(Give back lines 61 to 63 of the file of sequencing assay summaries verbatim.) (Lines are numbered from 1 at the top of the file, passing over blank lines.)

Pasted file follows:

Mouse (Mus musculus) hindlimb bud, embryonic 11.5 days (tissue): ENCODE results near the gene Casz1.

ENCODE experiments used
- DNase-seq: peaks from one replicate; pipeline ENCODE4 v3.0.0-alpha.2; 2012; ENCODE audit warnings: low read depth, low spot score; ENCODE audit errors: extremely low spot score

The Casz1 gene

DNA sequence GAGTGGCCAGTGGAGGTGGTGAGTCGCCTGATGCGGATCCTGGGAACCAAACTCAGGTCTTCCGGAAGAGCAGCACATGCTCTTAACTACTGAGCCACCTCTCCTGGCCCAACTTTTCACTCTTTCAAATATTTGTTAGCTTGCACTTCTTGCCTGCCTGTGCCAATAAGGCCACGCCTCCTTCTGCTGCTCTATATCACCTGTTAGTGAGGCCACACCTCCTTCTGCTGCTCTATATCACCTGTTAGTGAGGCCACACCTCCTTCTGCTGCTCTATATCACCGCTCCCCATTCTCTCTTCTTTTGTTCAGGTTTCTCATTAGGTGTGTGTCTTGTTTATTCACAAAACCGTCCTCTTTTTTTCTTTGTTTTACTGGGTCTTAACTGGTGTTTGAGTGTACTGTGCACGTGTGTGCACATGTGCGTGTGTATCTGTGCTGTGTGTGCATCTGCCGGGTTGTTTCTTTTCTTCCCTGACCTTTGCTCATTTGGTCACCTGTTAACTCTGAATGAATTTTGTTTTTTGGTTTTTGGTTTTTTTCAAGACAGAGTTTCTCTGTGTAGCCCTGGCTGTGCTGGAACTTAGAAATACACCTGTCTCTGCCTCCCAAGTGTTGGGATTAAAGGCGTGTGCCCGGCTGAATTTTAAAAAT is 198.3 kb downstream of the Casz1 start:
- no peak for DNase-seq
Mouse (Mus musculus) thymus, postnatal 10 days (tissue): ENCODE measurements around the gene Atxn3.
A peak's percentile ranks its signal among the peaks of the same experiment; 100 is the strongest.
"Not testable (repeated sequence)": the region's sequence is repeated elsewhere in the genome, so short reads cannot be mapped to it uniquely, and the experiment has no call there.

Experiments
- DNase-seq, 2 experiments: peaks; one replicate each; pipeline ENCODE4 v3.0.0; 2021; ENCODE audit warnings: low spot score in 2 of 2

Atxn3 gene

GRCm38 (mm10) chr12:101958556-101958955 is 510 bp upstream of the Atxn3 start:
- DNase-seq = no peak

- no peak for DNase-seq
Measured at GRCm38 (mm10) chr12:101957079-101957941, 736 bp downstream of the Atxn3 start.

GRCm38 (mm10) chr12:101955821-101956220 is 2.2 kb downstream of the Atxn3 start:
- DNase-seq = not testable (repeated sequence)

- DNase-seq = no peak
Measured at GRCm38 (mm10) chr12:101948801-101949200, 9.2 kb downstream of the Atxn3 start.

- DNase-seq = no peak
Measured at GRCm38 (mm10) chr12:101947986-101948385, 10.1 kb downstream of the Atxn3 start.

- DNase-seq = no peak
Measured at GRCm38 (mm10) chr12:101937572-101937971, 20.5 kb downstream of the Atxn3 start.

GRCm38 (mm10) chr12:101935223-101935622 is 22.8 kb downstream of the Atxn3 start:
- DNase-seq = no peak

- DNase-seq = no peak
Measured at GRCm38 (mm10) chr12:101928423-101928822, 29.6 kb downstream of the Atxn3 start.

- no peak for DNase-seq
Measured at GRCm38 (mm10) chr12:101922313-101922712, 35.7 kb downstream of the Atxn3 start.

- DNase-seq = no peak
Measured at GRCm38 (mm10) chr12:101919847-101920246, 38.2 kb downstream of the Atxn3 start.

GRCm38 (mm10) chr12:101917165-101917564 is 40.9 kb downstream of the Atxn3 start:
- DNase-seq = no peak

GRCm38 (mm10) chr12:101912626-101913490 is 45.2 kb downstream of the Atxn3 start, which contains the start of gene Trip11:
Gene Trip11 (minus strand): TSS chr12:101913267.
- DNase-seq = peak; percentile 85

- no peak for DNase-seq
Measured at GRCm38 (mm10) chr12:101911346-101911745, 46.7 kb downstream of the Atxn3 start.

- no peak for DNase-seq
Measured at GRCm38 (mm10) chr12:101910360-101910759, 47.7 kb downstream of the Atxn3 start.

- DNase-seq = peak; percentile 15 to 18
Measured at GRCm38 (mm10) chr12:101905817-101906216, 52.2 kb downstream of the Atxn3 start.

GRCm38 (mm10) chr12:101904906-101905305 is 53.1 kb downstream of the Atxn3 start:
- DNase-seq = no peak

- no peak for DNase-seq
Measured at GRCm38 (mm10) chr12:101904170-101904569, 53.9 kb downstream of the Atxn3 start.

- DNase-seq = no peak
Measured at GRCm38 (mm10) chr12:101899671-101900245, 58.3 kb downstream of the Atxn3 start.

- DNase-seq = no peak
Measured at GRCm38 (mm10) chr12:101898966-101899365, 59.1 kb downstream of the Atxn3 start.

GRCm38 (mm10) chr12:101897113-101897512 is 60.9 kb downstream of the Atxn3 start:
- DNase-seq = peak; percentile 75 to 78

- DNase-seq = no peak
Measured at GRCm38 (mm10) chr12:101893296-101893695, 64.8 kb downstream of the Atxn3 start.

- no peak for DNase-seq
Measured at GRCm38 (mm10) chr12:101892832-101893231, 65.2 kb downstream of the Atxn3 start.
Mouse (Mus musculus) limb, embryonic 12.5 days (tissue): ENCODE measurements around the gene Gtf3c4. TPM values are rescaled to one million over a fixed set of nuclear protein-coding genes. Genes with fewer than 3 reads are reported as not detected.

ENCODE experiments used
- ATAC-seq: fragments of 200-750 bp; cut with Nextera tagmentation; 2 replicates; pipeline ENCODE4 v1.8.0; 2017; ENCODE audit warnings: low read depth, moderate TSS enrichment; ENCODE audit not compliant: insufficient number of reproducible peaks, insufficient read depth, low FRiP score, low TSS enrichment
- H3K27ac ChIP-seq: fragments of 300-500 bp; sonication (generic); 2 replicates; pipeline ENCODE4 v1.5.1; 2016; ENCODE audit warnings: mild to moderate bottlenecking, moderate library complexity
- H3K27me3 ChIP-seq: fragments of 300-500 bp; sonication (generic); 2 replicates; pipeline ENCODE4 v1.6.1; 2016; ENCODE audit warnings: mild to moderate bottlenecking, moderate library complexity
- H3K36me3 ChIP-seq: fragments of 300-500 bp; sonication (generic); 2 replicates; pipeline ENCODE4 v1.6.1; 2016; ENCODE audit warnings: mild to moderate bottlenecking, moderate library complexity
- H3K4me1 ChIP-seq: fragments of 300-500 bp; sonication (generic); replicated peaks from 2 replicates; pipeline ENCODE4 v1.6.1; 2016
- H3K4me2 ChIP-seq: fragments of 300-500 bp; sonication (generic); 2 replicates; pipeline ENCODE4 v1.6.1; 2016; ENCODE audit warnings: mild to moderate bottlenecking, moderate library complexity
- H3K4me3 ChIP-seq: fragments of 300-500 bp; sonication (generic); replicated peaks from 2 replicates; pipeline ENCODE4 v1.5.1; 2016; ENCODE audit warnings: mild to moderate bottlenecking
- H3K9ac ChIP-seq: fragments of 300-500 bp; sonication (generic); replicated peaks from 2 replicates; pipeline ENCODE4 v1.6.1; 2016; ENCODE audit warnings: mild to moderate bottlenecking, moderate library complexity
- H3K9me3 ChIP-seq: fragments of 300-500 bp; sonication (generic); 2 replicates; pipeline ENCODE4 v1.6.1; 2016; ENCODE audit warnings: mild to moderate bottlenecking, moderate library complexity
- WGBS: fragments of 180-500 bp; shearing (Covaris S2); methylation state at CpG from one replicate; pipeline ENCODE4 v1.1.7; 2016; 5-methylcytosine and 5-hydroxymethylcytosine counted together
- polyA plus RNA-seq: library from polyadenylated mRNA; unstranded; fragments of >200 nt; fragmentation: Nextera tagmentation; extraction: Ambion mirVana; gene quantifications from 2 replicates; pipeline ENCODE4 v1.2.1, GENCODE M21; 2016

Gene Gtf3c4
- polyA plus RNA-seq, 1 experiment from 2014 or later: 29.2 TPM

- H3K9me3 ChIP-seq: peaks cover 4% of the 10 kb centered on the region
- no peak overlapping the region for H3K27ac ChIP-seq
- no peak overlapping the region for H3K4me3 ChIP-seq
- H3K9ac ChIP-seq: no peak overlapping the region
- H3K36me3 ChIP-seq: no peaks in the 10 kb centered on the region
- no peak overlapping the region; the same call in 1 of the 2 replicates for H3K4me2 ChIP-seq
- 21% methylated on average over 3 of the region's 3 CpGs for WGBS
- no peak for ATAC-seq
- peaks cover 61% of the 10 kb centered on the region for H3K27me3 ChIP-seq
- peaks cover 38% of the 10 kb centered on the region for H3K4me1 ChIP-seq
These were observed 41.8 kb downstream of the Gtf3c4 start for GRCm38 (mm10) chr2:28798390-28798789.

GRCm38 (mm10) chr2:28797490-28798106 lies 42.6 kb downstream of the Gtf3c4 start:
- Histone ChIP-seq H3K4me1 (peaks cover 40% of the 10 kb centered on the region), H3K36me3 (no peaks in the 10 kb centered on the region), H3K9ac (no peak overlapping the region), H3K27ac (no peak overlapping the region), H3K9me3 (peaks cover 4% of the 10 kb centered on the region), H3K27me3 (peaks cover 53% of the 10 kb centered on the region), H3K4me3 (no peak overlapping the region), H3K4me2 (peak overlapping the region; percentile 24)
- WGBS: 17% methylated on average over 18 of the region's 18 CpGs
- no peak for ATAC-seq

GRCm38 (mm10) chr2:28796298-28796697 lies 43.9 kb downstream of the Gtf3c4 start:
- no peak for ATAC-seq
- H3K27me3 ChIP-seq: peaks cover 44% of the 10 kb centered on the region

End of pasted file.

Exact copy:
- H3K27ac ChIP-seq: fragments of 300-500 bp; sonication (generic); 2 replicates; pipeline ENCODE4 v1.5.1; 2016; ENCODE audit warnings: mild to moderate bottlenecking, moderate library complexity
- H3K27me3 ChIP-seq: fragments of 300-500 bp; sonication (generic); 2 replicates; pipeline ENCODE4 v1.6.1; 2016; ENCODE audit warnings: mild to moderate bottlenecking, moderate library complexity
- H3K36me3 ChIP-seq: fragments of 300-500 bp; sonication (generic); 2 replicates; pipeline ENCODE4 v1.6.1; 2016; ENCODE audit warnings: mild to moderate bottlenecking, moderate library complexity